Uber Exec's Departure May Signal a New Corporate Standard of Accountability

July 11, 2018

By Jacqueline Corba

Uber's Chief People Officer Liane Hornsey resigned late Tuesday after an investigation into the way she handled discrimination allegations at the ride-hailing giant.

Reuters reported Monday that anonymous whistleblowers at Uber had accused Hornsey of systematically dismissing internal complaints of racial discrimination. In an email to Uber employees, Hornsey did not give a reason for her departure. Her exit, she said, “comes a little out of the blue for some of you, but I have been thinking about this for a while.”

Hornsey's abrupt departure suggests that Uber feels the need to demonstrate to shareholders, the public, and future employees that it's a "responsible" company that doesn't "harbor racist views," said Quartz Senior Reporter Oliver Staley.

"We are at a time now where everyone is much more sensitive to these issues than in the past, and allegations are taken seriously," he told Cheddar Wednesday. "Remarks that might have been brushed off or dismissed with an apologyーpeople are now being held to account."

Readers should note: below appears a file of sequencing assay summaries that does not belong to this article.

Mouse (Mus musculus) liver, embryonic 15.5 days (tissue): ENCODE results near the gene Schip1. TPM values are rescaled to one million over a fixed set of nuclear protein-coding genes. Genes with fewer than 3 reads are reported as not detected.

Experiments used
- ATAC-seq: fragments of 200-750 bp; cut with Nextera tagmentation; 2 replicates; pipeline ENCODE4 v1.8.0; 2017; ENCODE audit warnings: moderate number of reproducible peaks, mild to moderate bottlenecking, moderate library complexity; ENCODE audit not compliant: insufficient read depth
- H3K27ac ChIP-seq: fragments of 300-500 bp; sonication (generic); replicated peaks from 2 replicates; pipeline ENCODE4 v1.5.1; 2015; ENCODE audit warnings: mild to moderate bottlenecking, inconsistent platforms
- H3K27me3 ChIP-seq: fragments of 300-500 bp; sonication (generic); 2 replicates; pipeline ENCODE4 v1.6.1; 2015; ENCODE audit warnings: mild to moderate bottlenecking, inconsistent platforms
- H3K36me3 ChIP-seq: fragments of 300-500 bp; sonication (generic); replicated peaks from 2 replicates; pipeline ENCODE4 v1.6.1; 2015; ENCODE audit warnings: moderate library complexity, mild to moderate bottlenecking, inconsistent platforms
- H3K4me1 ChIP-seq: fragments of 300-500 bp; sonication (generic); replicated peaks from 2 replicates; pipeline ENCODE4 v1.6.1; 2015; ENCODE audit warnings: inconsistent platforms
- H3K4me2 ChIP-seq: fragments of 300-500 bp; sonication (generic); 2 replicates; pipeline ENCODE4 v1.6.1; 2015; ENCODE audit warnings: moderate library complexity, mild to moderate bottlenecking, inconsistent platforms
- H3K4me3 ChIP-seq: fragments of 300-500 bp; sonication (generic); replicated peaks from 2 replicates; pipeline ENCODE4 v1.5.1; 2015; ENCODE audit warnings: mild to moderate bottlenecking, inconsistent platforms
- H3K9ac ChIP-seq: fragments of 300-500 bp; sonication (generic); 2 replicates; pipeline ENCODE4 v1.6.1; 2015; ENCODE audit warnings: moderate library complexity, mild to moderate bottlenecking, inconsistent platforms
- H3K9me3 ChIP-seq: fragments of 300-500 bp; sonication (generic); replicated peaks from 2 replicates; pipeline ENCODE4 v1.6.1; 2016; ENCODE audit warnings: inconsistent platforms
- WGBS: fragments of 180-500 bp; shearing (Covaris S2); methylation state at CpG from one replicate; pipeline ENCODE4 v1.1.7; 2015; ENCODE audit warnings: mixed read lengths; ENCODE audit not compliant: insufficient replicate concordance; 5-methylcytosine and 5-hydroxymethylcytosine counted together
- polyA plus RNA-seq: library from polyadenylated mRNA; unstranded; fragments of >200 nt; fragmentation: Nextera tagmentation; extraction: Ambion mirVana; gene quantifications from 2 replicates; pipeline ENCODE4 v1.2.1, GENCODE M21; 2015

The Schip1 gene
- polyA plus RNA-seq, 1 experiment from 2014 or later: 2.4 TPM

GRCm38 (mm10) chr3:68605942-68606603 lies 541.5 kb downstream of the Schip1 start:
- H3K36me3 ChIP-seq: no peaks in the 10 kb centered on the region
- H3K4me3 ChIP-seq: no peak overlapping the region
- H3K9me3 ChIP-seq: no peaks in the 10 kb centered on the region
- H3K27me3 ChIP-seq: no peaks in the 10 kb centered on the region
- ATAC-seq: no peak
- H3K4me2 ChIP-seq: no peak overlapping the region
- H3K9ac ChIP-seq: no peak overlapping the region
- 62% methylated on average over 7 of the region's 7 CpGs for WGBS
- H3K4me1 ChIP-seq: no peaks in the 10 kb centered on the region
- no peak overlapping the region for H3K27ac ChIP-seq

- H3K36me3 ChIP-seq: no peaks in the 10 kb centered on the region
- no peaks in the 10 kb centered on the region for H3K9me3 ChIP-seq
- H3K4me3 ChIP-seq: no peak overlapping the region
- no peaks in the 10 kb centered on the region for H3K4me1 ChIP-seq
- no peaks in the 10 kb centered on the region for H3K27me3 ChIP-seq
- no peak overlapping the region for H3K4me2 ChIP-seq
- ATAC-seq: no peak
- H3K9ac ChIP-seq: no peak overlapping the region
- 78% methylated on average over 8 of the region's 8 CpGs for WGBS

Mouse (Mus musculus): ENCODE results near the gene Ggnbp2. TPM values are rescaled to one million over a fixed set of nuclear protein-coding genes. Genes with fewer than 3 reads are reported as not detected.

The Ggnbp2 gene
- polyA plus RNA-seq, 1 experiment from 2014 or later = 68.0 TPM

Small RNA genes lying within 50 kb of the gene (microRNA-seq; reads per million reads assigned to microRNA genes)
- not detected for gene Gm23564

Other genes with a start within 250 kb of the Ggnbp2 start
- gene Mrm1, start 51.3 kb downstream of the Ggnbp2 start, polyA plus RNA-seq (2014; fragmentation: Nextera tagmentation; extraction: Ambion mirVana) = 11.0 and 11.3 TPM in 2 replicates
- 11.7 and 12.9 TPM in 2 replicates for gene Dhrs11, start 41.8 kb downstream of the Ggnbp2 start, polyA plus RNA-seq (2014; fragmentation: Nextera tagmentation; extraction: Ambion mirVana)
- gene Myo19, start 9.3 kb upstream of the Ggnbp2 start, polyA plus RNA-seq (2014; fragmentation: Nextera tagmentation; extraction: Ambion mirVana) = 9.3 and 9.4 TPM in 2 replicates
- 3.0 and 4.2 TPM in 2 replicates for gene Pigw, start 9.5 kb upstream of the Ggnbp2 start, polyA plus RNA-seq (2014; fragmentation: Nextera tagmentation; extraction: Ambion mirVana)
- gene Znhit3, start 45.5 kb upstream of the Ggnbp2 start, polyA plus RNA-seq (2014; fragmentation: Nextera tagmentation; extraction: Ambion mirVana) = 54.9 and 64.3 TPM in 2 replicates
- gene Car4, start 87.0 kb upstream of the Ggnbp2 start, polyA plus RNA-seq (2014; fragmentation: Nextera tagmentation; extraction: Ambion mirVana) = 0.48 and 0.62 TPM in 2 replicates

Coincidentally, Hornsey resigned only a day before the founder and namesake of Papa John's pizza, John Schnatter, apologized for using a racial slur during a conference call in May. Shares of the company tumbled nearly 5 percent on Wednesday. And just a month ago, Netflix CEO Reed Hastings fired the streaming service's PR chief after learning he used the N-word during a meeting.

"I think broadly companies are paying a lot more attention to this, and investors are paying a lot more attention to these issues," said Staley. "Employees of these companies want to know they are being heard and are working in a safe place. Customer-facing companies like Uber and Papa John's want to assure the vast army of potential customers for their products and services that they are responsible companies."

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